This, to me, indicates that Mariam, herself, was directly in that area. Had she simply shed the backpack, figuring she would not need it again, (lunch and all) she would have done so, somewhere along the route of either Eglinton Ave West or, along Yonge Street. Even had she done just that, and someone had picked it up and carried it along Roehampton Ave., the man who found it at 101 Roehampton, found it closed and untouched. No DNA was found on the bag, according to police.
Having travelled, personally, the routes that Mariam would have taken to get to 101 Roehampton, one can see that it was not simply a few steps in from busy Yonge St. nor, was access to that address easy from Eglinton Ave. E.. Mariam would have had to have known how to get behind that building from Eglinton Ave. E. to get to Roehampton from that address of 120 Eglinton Ave. East where the backpack was seized by police after having been called by someone else who had re-found it behind 120 Eglinton Ave. E.. Top that off with Mariam being so new to the city, and I find it is doubtful that Mariam knew that much about that area in order to get from Eglinton to Roehampton through the back of the buildings on her own. This leads me to believe that either she was given directions to get to 101 Roehampton or, she was driven or shown the way by someone else. Likely the person she may have met the day before.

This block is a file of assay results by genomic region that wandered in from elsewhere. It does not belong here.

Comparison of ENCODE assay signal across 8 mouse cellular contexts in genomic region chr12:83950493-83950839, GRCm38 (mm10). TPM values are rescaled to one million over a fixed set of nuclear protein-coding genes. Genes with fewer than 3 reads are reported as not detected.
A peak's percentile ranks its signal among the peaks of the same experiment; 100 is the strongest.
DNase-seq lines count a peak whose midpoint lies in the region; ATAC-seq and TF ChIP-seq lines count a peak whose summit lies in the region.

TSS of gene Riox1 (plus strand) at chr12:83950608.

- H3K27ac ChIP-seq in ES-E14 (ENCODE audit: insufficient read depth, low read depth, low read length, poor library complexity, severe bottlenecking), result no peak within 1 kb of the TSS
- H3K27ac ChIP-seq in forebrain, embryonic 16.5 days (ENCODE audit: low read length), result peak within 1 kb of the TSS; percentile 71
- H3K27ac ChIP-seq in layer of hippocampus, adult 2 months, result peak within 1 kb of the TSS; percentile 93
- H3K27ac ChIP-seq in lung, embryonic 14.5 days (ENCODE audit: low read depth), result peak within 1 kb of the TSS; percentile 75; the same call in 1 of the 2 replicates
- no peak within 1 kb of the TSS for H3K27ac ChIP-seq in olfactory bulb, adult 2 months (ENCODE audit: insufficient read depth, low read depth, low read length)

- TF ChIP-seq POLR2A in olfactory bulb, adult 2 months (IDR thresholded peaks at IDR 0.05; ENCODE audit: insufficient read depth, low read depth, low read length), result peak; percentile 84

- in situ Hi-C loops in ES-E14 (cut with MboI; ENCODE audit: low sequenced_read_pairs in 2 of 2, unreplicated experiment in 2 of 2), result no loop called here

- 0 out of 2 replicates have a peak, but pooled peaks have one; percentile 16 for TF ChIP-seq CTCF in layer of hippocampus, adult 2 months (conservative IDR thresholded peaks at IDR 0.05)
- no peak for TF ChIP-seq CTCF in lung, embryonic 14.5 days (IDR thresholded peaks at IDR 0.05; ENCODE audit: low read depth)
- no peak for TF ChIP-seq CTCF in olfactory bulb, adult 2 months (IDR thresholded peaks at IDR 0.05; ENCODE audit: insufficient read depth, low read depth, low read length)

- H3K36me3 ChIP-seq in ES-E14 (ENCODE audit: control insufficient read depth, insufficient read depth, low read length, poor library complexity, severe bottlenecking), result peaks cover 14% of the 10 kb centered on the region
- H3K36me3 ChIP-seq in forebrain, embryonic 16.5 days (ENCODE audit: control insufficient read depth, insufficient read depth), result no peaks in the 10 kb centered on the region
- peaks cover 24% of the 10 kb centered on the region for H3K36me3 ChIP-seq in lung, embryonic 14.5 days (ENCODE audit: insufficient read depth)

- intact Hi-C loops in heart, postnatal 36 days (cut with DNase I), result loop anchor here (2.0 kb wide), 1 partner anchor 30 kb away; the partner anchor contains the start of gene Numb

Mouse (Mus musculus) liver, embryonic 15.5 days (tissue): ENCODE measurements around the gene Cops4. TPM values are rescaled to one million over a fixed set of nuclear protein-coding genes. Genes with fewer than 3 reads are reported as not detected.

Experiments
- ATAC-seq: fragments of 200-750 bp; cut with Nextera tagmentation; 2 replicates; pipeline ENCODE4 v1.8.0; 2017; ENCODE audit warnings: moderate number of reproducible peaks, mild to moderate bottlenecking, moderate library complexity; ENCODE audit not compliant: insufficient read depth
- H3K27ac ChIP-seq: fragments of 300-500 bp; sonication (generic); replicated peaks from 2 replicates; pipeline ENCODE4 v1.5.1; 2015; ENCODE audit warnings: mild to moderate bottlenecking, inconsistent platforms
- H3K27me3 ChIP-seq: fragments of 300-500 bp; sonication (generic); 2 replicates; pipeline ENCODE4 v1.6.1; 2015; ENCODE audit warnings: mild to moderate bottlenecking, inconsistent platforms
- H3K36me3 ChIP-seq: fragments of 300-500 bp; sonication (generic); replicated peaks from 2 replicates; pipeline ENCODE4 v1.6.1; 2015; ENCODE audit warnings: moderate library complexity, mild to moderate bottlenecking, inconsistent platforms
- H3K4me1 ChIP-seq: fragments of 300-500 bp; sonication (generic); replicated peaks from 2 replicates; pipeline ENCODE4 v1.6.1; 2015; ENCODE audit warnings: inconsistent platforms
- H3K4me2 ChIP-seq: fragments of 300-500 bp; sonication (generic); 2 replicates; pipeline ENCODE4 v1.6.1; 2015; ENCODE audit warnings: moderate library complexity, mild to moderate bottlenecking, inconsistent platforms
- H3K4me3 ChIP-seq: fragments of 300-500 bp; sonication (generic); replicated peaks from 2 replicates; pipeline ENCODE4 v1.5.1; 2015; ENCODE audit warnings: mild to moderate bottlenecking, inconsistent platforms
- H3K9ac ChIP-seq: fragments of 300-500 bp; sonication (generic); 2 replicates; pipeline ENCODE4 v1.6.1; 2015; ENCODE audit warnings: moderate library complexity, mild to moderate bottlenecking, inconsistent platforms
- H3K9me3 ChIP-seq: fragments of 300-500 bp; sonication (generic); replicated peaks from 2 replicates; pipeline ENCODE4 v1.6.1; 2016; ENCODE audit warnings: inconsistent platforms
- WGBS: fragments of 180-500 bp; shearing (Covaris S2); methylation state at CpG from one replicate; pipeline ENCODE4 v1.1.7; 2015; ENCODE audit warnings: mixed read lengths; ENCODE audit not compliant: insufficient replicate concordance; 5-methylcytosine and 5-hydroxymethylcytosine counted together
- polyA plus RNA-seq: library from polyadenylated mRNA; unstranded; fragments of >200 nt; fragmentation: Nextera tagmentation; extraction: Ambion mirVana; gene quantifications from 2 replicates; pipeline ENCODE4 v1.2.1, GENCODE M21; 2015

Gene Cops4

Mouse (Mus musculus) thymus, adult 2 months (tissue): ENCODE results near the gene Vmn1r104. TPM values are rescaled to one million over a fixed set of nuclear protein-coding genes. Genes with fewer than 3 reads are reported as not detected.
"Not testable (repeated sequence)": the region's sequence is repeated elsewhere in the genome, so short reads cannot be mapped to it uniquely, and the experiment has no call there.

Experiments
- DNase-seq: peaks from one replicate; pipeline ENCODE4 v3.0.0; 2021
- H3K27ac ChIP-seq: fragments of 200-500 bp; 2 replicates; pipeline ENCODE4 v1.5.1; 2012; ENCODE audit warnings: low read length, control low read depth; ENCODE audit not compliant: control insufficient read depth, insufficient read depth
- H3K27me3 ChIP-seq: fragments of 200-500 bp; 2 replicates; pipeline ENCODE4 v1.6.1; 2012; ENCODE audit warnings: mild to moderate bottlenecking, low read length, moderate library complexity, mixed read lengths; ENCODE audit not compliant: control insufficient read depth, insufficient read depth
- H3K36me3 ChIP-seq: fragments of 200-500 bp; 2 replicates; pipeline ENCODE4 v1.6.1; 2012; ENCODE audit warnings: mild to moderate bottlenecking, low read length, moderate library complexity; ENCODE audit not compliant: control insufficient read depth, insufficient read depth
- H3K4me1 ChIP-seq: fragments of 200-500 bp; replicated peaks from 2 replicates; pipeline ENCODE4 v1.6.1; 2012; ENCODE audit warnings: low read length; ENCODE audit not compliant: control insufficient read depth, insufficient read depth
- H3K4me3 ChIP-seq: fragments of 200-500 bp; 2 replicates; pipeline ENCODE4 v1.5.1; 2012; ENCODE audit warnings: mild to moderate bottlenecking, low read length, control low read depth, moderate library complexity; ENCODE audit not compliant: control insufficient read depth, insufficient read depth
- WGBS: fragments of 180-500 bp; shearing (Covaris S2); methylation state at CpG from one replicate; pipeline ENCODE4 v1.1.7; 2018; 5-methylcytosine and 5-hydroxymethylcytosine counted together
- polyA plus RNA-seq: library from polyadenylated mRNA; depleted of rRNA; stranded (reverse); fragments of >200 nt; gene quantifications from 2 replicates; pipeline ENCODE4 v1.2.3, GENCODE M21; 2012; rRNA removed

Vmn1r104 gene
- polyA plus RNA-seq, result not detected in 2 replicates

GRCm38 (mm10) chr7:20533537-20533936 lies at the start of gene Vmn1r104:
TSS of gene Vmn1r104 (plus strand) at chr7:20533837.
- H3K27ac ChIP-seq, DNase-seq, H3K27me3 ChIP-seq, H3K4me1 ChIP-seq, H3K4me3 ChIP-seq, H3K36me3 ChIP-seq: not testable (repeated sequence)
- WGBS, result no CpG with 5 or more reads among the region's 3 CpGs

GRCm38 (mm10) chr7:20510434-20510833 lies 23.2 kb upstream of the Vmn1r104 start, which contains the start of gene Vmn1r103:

From 101 Roehampton back to Yonge St. is too fair a distance east of Yonge St. and north of Eglinton Ave, for a “short detour” type of jaunt. Therefore, it is likely not an accident that she went along that route and left her backpack there. It is also not likely that she went that far in along Roehampton, then went back to Yonge and walked up Yonge to the 401 where her remains were found to leap off of that barrier.